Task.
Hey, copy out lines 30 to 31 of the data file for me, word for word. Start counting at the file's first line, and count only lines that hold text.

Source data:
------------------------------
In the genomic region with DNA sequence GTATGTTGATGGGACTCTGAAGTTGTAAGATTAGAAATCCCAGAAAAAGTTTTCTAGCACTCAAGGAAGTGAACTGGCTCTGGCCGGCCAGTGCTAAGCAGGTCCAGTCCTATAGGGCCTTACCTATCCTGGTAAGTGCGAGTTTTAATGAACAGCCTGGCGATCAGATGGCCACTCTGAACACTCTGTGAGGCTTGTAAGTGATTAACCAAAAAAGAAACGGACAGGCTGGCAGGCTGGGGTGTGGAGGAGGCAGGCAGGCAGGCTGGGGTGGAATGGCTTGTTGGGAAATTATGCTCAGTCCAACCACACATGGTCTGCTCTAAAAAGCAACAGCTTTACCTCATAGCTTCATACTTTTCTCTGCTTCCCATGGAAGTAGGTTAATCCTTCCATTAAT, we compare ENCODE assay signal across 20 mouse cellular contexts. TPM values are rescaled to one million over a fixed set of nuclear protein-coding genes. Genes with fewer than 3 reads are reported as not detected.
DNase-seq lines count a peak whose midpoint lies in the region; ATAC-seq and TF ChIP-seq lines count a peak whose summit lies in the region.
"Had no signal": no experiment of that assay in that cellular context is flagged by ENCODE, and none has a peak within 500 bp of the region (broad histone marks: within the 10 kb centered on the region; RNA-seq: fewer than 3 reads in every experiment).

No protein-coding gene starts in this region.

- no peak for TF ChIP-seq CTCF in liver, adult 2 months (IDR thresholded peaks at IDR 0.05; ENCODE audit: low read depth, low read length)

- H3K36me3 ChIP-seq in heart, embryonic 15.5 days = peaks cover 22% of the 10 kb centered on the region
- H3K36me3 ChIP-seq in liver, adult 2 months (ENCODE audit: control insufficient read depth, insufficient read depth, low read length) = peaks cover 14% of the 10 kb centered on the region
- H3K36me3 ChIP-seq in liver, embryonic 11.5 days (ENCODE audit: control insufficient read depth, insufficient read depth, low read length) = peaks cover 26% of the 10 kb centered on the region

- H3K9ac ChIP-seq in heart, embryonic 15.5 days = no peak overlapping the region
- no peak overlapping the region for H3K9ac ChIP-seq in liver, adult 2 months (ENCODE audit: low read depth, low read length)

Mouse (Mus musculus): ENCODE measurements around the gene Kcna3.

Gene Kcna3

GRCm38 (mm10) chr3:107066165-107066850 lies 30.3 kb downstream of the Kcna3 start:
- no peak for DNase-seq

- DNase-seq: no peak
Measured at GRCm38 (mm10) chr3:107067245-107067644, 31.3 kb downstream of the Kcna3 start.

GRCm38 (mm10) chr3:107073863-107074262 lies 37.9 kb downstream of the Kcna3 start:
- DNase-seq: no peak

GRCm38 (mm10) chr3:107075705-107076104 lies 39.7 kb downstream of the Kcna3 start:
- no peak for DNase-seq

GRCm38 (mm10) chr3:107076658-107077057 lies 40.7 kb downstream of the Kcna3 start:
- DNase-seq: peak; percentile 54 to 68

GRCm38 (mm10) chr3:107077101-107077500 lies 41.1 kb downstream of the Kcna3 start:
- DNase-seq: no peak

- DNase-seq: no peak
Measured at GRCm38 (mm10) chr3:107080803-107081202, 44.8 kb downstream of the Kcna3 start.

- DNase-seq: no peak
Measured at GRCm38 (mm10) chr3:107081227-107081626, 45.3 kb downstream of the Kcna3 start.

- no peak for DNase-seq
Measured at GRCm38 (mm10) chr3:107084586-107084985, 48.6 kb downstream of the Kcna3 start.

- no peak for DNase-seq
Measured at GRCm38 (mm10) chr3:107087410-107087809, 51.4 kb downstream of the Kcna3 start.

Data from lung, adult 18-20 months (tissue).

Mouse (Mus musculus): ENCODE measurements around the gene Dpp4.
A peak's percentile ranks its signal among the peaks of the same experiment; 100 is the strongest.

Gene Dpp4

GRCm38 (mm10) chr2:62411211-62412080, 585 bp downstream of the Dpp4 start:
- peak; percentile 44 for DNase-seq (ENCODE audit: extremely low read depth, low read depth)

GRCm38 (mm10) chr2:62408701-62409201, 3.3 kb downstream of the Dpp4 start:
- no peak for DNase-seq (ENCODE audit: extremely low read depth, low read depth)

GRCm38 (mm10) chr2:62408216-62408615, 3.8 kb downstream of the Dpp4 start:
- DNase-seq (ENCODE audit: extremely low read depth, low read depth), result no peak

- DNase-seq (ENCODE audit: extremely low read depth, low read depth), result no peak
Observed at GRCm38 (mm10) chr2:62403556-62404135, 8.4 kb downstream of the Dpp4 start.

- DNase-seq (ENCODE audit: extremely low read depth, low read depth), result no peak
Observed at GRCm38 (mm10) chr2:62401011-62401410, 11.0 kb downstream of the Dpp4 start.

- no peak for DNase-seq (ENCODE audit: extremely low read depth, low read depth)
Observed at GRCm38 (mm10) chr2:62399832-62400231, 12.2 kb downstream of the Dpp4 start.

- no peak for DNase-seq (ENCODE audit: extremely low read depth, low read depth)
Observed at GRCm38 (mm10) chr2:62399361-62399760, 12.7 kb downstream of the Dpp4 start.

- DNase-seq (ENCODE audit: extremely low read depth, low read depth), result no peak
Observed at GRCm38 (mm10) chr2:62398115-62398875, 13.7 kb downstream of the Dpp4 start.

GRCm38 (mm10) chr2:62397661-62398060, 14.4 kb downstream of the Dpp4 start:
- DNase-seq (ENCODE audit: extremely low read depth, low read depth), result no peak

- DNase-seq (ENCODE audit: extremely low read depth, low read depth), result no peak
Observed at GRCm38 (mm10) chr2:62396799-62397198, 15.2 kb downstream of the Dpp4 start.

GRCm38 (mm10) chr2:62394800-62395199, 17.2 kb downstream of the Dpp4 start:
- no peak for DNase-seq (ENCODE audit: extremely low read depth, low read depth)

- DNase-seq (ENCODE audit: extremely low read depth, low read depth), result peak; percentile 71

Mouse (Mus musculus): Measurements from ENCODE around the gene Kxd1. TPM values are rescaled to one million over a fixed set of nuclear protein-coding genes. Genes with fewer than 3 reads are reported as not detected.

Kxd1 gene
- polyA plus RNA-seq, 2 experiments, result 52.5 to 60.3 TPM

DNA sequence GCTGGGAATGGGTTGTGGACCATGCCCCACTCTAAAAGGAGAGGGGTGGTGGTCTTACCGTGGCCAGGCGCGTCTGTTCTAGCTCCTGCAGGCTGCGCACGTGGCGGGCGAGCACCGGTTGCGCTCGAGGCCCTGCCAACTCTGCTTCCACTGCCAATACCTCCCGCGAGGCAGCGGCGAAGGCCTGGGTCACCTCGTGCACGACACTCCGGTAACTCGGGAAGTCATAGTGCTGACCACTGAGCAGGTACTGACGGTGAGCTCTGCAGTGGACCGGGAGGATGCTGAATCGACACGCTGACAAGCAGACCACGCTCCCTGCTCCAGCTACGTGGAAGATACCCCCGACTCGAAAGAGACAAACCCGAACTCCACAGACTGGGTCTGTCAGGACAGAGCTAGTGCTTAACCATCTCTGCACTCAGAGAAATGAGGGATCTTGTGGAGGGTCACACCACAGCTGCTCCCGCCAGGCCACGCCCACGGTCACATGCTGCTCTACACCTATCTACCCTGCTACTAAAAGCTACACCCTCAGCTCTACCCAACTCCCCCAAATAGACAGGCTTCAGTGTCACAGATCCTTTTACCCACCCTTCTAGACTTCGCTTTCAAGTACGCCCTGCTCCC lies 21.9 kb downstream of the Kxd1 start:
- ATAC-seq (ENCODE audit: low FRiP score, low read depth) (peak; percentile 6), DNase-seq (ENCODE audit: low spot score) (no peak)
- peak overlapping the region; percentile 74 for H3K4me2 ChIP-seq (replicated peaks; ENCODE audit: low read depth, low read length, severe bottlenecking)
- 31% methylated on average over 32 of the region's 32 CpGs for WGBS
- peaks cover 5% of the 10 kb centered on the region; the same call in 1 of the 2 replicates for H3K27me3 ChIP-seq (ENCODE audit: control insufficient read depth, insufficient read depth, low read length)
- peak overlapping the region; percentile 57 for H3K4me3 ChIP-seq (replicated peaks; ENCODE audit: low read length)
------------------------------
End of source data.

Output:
Measured at GRCm38 (mm10) chr3:107084586-107084985, 48.6 kb downstream of the Kcna3 start.

- no peak for DNase-seq